August 5, 2010
Earlier this week I presented at the Federation of Tax Administrations Technology Conference in Atlanta. This event looks at how technology can be used to improve and streamline state tax collection and administration. While many of the sessions dealt with some tax specific issues, these agencies shared many the same challenges other government agencies deal with when interacting with their constituents. One question that came up on a couple different occasions centered on the right way to optimize the experience offered through self-service channels so that work can be shifted away from high-cost channels (like paper processing or call centers). In particular the question was: will people adopt self-service channels more with guided online interactions or an electronic form that resembles a paper form?
April 16, 2010
In a flurry of last minute filing, the tax season drew to a close yesterday. The filing process is one where you, the tax filer, and tax agencies hope that the filing goes smoothly. For you, errors in your tax return could mean delays in getting refunds and wasted time. For tax agencies, incomplete filings or errors mean slower and more costly processing. To help avoid issues and make it easier for taxpayers, innovative agencies like the Wisconsin Department of Revenue (DOR) are turning to social media to help educate and communicate.
March 18, 2010
The IRS gets top marks for the speed of their website in recently released benchmarks (see coverage here). The IRS website minimizes image use and makes large documents available as PDF downloads rather than publishing the information as web pages. The ranking of sites was released by performance monitoring service, Gomez, as part of their annual benchmarking of major website responsiveness (see the full report). The results are summarized in their chart below:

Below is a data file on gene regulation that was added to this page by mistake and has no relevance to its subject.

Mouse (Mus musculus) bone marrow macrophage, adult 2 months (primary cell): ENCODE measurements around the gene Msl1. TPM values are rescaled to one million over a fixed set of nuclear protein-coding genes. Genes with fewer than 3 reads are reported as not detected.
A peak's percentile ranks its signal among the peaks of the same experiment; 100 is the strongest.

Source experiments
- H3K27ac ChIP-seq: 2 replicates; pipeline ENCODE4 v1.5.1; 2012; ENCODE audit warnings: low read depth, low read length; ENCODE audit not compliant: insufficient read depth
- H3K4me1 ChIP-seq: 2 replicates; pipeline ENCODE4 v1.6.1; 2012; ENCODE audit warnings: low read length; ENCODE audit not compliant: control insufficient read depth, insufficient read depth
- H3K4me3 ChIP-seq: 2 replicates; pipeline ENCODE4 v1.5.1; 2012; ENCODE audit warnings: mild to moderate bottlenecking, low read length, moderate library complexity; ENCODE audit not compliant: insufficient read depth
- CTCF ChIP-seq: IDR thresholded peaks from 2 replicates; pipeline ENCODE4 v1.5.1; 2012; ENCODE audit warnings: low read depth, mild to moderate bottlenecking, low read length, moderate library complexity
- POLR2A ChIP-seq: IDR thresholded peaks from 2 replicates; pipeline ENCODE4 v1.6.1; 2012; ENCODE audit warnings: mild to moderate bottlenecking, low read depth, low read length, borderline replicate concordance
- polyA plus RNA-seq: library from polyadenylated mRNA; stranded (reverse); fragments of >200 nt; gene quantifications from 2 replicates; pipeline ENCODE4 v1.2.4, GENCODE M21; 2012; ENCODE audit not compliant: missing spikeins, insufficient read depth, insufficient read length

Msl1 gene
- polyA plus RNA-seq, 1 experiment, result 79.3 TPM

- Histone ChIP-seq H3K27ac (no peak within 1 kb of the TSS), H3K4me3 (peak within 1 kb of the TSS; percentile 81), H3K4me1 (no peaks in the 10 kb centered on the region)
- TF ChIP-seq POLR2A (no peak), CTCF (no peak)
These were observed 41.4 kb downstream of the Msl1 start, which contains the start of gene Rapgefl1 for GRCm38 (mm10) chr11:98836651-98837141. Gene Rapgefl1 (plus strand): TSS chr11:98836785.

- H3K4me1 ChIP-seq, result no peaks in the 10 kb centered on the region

February 23, 2010
In the State of the Union address a few weeks ago, President Obama issued a challenge to the US government. With families and small businesses across the nation tightening their belts and making tough decisions, the federal government should do the same. It’s certainly a challenging time for government to look for efficiencies. Along with the citizens and businesses they service, government jurisdictions at all levels are strained in this economic climate. Federal as well as state and local governments are looking for ways to tighten their belts and still deliver critical services for citizens and small businesses.
While all government organizations are challenged to tighten their belts, tax and revenue agencies face a special challenge. How can you be more efficient, make it easier for taxpayers to interact with you, but still be as effective as possible collecting tax revenue? In the case of tax agencies, one area that can be a win-win for taxpayers and tax agencies is electronic filing. The City and County of San Francisco’s Office of the Treasurer and Tax Collector is a recent example of a tax agency that added online options that make the agency more efficient while also improving tax filing interactions with citizens and businesses.
February 6, 2010
It’s Saturday so let’s start off with a relatively obvious place where we have seen tremendous innovation in user interactions, media players. Across static photos, music and videos, there have been great strides in creating intuitive experiences that engage users to search, play and comment.
Take for example this BBC iPlayer. The BBC looked to this iPlayer to help them transform the world-wide on-demand TV space. It took BBC about 10 weeks to build the iPlayer and in its first 3 weeks of launch, there were 3.5m downloads. Currently, it accounts for 5 million views a day which is aobut 5% of the UK internet traffic.
These great participation rates are because from the start, the BBC considered the user central to how the rest of the system worked to deliver content to users. The iPlayer can be used by anyone across platforms and even if they are disconnected from the internet.
Okay, I probably haven’t told you anything you didn’t know already, except perhaps the tremendous adoption rate of the iPlayer. I was pretty impressed with when I heard the figures.
Any government agency would kill for these sorts of participation rates.
January 25, 2009
With the world-wide economic downturn, government is caught between a rock and a hard place when it comes to the issue of helping businesses and citizens with tax cuts.
No one disagrees that the public could benefit from tax cuts in these challenging times. Shrinking tax revenues from decreased property values, sales and incomes on one end, and rising demand on social services and benefits at the other end, make tax cuts difficult to conjure up. Some regions, such as California, are even talking about tax hikes in order to control deficits and debt.
However, there are other ways to help which would achieve the same impact as tax cuts; that of lessening the burden of government on citizens and businesses. Where government cannot lend a hand by extending a dollar, it can by lessening time burden of dealing with government.